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Euromar drags down European cocoa grind as global market set for surplus

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By Oliver Nieburg+

Last updated on 19-Jan-2017 at 16:12 GMT2017-01-19T16:12:12Z

Global cocoa market set for supply surplus in 2017/18, says ICCO, as Europe's Q4 grind shows slight decline Photo: iStock
Global cocoa market set for supply surplus in 2017/18, says ICCO, as Europe's Q4 grind shows slight decline Photo: iStock

European cocoa processing volumes declined in the fourth quarter after processor Euromar became insolvent; the global cocoa market is also expected to enter a supply surplus.

Fourth quarter cocoa proceeding in Europe was down 0.89% to 339,379 metric tons (MT), according to the European Cocoa Association, which collates data from 21 grinders such as Nestlé, Barry Callebaut and Cargill.

Below expectations

Laurent Pipitone, director of the International Cocoa organization's (ICCO) economic division, told ConfectioneryNews:"Most of the market expected a small increase, not a decline.

"One of the parameters that we knew would reduce the potential in Europe was the situation for Euromar."

German cocoa processor Euromar filed for bankruptcy and suspended operations in August 2016 after taking a position on the London futures market that proved costly when the pound weakened after the UK’s Brexit vote.

Its parent company, the Transmar group - which supplies firms such as Nestlé, Hershey and Mars - also filed its US subsidiary, Transmar Commodity, for bankruptcy earlier this month.

Weak pound

The German cocoa grinder was consequently down 10.1% in Q4 to 94,910 MT, according to German confectionery association BDSI.

Pipitone said other processors that had taken positions on the London futures market failing to anticipate Brexit and the decline of the pound may also have suffered.

"Users of cocoa are based in continental Europe more than the UK, so their main currency is euros, so when the price changes in pound sterling terms it may affect their business,” he said.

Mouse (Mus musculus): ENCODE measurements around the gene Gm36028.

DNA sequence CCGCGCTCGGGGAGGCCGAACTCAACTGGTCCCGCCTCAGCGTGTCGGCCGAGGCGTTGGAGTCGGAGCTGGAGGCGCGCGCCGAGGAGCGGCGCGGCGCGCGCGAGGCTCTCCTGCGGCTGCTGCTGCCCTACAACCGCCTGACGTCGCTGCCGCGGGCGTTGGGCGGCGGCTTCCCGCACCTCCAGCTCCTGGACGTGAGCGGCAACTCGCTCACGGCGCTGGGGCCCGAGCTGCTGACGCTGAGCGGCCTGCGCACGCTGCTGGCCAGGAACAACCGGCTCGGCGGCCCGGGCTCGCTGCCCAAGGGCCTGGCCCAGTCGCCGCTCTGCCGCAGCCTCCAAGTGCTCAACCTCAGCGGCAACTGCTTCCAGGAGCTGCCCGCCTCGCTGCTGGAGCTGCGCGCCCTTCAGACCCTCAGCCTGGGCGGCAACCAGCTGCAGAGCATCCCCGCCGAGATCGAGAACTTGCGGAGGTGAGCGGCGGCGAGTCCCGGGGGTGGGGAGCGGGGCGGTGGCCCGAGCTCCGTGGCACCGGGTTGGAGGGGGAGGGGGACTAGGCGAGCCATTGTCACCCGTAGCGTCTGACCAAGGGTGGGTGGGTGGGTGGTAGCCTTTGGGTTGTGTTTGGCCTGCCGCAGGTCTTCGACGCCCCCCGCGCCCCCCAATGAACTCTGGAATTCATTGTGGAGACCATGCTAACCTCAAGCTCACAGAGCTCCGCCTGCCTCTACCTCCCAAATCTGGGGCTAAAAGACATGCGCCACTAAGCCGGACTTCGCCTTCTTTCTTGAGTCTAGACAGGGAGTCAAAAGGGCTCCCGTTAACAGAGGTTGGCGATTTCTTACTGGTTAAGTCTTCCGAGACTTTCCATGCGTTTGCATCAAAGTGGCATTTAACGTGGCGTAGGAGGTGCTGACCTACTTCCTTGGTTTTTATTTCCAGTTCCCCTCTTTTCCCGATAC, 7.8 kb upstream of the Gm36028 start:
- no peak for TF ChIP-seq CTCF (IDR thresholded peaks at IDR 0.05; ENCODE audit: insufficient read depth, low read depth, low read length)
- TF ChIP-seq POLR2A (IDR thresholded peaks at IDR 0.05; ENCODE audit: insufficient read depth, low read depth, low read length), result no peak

Low cocoa prices

Cocoa prices were trading at $2,235 per ton yesterday, according to the ICCO's average of the three futures trading markets. This is the lowest level since March 2013, based on the ICCO’s monthly averages of daily prices.

Major cocoa user Mondelēz International recently raised prices on select UK products and pointed to rising commodity costs, including cocoa.

"We had record high cocoa prices last summer," said Pipitone. "Until July-mid-August, prices were relatively high. Then we had a dramatic decline in cocoa prices by about 30% between mid-August and the end of the year."

He said the recent price plummet was driven by a greater availability of cocoa due to favourable weather conditions. 

Surplus projections

"For this current cocoa year, we expect a cocoa production surplus, which will be relatively large,” continued Pipitone.

"While the main concern in the past few years was about a structural supply deficit, now the market is moving towards a different view and that's been the main driver in driving down cocoa prices in recent months,” he said.

The ICCO will release its projections for the current cocoa year next month. Market analysts are predicting a surplus of between 150,000 MT and 250,000 MT, but Pipitone says it may be slightly lower.

Unfounded 2020 forecasts?

Around 2010, industry players came together to predict a cocoa shortfall of 1m metric tons (MT) by 2020 with Mars, Barry Callebaut and Blommer Chocolate all making public announcements.

"We have always said this was not possible," said the ICCO's Pipitone. "Our view was that the market would be balanced."

The ICCO's executive director Jean-Marc Anga said in 2014: “Sometimes the industry may be tempted to amplify the prospect of a supply deficit for its own purpose.” i.e. to lower prices.

But Pipitone said that the 2020 prediction was made while the market was "in crisis" and concerned by the aging cohort of cocoa farmers, and aging cocoa trees.

The US National Confectioners Association (NCA) will report North America cocoa processing figures for Q4 later today.

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